Une vérité non conventionnelle

NEW YORK – Qui aurait cru que six ans après la crise financière mondiale, les économies les plus avancées seraient encore en train de nager dans une soupe de sigles (ZIRP, QE, CE, FG, NDR et U-FX Int) de politiques monétaires non conventionnelles ? Aucune banque centrale n'avait examiné chacune de ces mesures avant 2008 (politique de taux d'intérêt à taux zéro, assouplissement quantitatif, assouplissement du crédit, forward guidance, taux de dépôt à terme négatif, interventions de change illimitées, respectivement). Aujourd'hui, elles sont une référence incontournable dans la boîte à outils des décideurs.

En effet, il y a à peine dix-huit mois de cela, la Banque centrale européenne a adopté sa propre version de la FG, est passée à la ZIRP, puis a adopté le CE, avant de se décider à essayer le NDR. En janvier elle a complètement adopté le QE. En effet à l'heure actuelle la Fed, la Banque d'Angleterre, la Banque du Japon, la BCE et des banques centrales de plus petites économies avancées, comme la Banque Nationale Suisse, comptent toutes sur ces politiques non conventionnelles.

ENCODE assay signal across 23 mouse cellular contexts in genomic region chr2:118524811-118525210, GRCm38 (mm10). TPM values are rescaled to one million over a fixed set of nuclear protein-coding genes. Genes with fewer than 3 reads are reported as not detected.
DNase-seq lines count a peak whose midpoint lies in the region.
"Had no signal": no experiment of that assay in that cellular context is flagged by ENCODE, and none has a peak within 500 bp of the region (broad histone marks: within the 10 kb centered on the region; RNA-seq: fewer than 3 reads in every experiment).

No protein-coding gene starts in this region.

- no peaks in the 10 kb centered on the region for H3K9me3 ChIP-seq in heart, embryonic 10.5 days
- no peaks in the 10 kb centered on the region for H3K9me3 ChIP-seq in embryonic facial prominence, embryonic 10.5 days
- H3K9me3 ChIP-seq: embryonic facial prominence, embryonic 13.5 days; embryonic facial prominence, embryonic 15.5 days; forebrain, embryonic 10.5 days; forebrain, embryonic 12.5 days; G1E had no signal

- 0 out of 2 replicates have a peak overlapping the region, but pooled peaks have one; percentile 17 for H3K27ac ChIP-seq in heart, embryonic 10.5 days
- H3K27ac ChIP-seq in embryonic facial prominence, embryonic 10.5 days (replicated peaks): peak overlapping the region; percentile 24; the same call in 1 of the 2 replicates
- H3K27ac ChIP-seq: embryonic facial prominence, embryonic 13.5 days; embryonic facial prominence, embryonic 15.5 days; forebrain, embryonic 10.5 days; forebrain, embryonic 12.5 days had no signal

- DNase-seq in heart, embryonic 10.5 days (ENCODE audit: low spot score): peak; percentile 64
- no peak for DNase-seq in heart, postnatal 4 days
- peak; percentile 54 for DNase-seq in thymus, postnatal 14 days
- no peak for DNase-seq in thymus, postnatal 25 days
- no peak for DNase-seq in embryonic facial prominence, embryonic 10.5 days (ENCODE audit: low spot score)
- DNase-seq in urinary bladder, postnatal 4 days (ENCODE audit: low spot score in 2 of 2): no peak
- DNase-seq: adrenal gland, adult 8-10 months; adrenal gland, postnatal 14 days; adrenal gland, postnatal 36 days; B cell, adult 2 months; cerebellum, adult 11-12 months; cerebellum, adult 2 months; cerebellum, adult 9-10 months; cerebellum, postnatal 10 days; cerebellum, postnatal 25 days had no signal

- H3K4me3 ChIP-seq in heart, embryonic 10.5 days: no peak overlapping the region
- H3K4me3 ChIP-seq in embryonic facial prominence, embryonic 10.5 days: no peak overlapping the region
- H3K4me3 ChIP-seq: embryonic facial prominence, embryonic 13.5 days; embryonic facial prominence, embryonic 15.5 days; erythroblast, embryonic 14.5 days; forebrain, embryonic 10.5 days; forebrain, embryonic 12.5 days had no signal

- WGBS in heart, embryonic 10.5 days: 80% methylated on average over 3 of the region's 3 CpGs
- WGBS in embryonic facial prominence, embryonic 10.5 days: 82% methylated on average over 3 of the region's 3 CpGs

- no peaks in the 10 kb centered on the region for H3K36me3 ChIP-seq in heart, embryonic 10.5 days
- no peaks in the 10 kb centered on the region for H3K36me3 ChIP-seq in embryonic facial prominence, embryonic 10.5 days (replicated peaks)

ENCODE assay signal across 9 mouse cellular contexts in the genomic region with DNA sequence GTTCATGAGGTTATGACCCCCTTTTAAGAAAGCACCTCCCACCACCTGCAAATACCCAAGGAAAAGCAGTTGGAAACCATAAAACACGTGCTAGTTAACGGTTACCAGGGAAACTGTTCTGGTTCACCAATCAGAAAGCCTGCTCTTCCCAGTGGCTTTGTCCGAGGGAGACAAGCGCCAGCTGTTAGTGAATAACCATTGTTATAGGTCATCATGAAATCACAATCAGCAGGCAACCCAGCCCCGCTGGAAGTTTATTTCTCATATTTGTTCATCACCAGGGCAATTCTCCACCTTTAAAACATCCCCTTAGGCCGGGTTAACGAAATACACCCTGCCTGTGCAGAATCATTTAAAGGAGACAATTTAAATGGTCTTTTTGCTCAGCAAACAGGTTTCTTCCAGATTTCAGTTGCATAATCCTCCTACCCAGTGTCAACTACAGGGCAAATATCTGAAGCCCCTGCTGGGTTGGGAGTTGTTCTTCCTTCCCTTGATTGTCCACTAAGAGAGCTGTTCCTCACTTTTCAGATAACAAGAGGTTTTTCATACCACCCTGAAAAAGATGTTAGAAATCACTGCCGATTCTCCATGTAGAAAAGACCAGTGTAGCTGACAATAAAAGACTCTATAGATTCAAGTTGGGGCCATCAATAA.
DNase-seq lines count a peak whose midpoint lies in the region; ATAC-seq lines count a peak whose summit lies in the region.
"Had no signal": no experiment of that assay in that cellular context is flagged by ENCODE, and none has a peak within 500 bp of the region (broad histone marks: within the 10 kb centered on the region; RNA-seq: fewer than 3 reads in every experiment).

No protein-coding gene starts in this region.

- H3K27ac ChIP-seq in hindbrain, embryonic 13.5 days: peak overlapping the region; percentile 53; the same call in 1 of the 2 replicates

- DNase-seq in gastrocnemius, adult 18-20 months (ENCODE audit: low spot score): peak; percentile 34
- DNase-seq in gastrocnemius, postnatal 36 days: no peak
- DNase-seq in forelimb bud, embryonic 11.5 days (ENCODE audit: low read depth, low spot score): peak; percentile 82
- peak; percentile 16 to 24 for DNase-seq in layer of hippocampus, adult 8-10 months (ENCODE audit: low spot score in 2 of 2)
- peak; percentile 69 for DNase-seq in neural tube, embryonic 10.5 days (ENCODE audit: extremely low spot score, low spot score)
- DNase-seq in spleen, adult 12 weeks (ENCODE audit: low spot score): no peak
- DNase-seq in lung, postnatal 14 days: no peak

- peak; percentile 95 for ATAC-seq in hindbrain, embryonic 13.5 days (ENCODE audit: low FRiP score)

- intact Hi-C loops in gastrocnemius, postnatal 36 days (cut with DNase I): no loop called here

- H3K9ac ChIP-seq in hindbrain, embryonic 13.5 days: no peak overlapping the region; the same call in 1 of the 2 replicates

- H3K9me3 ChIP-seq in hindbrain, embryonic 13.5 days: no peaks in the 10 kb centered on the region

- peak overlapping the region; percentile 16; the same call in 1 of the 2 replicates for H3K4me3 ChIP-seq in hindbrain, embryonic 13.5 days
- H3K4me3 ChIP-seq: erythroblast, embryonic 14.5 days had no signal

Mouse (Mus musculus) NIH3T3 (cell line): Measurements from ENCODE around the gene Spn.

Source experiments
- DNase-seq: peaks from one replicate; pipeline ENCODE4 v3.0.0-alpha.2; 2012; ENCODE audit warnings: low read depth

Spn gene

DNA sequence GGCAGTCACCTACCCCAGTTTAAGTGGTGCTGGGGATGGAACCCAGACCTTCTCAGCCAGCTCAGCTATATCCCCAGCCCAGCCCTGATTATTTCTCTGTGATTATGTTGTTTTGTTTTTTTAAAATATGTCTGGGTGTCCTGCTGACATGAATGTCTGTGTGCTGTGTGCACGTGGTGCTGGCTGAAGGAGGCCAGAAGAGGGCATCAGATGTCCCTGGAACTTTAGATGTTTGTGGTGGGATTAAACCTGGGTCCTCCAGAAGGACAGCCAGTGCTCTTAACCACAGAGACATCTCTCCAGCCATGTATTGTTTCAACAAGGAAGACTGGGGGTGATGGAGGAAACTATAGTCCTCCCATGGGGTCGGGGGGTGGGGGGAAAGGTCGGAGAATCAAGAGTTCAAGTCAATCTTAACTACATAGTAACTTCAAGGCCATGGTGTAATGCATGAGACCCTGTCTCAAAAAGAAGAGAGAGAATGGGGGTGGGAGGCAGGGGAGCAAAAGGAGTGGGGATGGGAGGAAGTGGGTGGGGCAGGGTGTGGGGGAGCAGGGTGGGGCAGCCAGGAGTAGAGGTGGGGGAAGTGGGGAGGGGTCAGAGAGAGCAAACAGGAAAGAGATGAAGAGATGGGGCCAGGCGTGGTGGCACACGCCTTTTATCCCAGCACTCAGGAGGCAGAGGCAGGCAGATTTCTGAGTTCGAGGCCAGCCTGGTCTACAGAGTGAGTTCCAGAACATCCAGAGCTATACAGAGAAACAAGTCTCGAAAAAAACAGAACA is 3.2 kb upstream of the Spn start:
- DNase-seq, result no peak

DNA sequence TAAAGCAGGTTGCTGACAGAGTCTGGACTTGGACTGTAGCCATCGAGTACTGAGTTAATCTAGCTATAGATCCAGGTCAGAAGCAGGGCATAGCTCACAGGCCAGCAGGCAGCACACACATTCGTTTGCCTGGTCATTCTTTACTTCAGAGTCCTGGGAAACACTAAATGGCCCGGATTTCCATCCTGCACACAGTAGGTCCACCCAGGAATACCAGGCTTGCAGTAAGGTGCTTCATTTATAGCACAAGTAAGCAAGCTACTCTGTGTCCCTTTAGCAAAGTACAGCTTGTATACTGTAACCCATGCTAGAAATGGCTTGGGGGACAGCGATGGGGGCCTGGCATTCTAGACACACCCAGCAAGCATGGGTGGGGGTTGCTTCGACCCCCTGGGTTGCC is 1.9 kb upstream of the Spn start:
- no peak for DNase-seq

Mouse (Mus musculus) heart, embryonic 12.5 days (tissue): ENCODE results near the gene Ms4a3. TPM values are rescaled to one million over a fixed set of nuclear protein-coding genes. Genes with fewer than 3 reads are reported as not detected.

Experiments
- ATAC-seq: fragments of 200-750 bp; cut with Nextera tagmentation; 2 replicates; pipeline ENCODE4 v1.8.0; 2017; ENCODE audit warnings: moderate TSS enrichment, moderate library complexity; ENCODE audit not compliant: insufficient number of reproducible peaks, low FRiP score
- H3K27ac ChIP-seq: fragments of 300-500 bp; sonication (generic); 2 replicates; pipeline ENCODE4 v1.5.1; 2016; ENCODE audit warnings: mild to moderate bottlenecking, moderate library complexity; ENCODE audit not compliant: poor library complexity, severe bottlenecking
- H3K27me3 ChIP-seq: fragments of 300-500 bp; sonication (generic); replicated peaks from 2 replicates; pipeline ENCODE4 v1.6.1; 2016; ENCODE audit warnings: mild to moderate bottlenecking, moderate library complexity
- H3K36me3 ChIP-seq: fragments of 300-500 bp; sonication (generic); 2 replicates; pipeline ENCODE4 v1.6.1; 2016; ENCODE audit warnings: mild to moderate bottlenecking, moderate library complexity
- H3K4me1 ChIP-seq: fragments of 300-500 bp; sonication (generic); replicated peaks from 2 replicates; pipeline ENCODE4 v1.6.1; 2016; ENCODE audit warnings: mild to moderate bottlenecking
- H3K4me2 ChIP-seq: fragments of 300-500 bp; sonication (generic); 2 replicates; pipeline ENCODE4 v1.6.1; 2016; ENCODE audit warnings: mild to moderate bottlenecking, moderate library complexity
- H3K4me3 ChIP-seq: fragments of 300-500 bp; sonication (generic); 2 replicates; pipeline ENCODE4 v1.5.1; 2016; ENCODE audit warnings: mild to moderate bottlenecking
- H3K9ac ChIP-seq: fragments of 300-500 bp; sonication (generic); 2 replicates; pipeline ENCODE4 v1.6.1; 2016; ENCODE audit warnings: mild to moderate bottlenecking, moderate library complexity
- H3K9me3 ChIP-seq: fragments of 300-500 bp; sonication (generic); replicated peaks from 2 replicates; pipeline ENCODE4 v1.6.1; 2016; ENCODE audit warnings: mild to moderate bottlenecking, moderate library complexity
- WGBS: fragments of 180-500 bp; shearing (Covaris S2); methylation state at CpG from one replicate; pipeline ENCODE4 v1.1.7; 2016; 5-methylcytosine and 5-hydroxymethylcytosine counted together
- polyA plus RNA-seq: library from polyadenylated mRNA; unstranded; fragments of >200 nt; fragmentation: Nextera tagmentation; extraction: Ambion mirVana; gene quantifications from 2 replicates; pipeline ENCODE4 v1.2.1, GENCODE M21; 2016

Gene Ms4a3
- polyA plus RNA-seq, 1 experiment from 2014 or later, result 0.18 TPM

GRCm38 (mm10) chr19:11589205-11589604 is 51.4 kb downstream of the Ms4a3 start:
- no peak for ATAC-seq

Une des conséquences de cet activisme politique monétaire mondial a été une révolte parmi les pseudo-économistes et les piètres analystes du marché ces dernières années. Cette troupe d'économistes « autrichiens », de monétaristes radicaux, de partisans de l'étalon or et de fanatiques du Bitcoin a averti à plusieurs reprises qu'une telle une augmentation massive des liquidités mondiales risquait de conduire à l'hyperinflation, à l'effondrement du dollar américain, aux prix exorbitants de l'or et à la l'éventuelle disparition des monnaies fiduciaires aux mains de leurs homologues en crypto-devises numériques.

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